Wednesday, March 03, 2010

the wrong kind of incentive?

(updated Fri 5.3.2010)

I used to admire George Monbiot, but in his column this week he delivers a general bashing of feed-in-tariffs which includes a few points I have to disagree with. Feed-in-tariffs are a scheme first introduced in Germany 10 years ago and since then copied in around 60 countries and several US states, by which private households that generate their own electricity can sell it back to the electricity provider and get paid more than they would pay to buy the equivalent energy, thus providing a cash incentive for the installation of private solar panels, wind turbines, etc.

As of 1.4., the UK introduces a similar scheme, which Monbiot now rubbishes, dismissing the German scheme along with it. Addressing his criticism point by point:

1) The UK scheme (unlike the German one) is designed to deliver a guaranteed return on the householder's investment, which means that the most inefficient methods of producing energy get the highest subsidies. I agree that this is a fatal flaw in the UK scheme. (I think the German scheme is also different in that it pays generators _only_ for the excess electricity they feed back to the net, not for what they use themselves. So for German householders it pays to generate _and_ save energy.) Trust New Labour to do something ten years late and then get it wrong.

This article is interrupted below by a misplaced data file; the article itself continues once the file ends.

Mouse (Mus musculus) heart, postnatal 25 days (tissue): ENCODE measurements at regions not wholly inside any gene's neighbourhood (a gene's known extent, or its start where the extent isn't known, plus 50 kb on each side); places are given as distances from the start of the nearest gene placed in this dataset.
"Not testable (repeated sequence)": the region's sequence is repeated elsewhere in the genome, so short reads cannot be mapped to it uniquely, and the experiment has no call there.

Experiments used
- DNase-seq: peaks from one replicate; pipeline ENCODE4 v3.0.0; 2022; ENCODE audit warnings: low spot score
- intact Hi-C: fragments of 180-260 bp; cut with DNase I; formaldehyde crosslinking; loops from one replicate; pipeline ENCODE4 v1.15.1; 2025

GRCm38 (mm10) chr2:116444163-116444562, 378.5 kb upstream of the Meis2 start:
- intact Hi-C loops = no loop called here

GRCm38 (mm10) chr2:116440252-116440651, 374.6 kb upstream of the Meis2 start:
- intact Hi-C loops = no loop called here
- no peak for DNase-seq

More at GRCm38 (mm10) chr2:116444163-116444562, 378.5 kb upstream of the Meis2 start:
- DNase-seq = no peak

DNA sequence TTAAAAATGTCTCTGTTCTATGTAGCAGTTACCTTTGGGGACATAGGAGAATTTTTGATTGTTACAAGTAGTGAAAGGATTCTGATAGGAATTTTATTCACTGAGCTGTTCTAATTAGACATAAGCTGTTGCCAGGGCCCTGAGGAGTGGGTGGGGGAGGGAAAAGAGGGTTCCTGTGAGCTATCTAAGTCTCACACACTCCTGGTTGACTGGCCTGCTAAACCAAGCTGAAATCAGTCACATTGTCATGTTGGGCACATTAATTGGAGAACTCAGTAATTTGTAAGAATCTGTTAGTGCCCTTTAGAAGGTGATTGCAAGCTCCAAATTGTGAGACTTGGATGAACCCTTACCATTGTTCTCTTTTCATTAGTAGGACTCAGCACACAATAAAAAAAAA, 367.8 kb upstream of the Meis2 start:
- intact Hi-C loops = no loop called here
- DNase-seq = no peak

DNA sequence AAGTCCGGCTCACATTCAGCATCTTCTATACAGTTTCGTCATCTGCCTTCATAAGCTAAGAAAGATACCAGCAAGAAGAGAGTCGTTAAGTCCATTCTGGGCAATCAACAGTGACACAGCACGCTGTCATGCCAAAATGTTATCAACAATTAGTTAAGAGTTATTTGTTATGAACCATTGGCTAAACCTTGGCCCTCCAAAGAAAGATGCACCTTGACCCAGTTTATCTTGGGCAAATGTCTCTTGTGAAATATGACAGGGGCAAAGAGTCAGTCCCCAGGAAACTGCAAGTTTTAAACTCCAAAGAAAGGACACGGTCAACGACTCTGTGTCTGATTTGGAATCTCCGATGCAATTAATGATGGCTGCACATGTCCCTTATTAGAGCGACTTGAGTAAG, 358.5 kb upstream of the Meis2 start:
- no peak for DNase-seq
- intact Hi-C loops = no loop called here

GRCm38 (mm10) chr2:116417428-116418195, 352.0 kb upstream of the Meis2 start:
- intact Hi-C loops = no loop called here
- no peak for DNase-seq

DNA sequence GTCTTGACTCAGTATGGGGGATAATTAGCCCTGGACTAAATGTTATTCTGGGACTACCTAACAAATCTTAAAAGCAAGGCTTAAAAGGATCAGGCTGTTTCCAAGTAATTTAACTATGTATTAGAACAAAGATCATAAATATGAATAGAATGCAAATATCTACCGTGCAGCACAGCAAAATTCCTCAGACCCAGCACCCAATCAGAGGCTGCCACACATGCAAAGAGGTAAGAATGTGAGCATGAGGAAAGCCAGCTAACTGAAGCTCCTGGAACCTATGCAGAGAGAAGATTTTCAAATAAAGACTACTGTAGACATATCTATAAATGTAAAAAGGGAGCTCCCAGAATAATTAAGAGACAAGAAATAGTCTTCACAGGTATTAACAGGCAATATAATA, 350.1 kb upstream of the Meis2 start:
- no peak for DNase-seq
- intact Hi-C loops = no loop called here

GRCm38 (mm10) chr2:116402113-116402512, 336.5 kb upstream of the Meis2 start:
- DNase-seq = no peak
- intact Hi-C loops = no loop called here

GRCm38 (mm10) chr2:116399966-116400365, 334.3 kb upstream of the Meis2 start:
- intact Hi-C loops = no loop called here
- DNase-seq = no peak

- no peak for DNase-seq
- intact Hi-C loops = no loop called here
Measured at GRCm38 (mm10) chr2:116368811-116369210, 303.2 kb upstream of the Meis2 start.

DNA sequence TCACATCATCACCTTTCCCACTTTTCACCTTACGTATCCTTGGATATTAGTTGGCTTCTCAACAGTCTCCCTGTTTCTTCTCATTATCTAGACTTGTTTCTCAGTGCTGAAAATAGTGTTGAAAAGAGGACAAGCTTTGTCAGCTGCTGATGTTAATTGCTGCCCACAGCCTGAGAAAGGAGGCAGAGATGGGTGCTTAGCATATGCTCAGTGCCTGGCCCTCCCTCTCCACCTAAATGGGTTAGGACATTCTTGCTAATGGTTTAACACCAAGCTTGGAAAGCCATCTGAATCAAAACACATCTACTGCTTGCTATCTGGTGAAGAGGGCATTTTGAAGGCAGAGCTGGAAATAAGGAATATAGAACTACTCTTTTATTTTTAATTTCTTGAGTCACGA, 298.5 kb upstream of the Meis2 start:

2) Compared with other options, Monbiot says, solar PV (photovoltaics, i.e. using sunlight to create electricity, as opposed to heat) is the most expensive way of saving a given amount of CO2 emission. Apart from the fact that some of the cheaper options include unpalatable things like massive use of nuclear power, I tend to think that we need all reasonable options, including expensive ones. He points out that replacing incandescent light bulbs with energy-saving ones actually saves money and CO2. Well, we did that in 1986, but it hasn't stopped global CO2 emissions from going up further.

3) Monbiot says that in Germany carbon saving by PV is zero, because under the carbon trading act other industries can release more CO2 and compensate any effect. But that would apply to everything anybody might do, so it's a flaw in the trading act rather than a shortcoming in PV specifically.

4) He says the scheme subsidises the "fashion accessories" of rich people (by which he means home owners, which is strange as in the UK around half the households live in their own home, and most wouldn't consider themselves to be rich) at the expense of poor people who can't use the incentive and have to pay for it through higher electricity bills. While there is a small grain of truth in that, I would argue that the better-off part of the population would tend to waste electricity (eg by having several refrigerators instead of one, and several huge flat screen TVs), while the poor would be aware of their electricity bill. So unless I get to see hard data, I would assume the scheme penalises people who waste electricity and isn't particularly hard on poor people.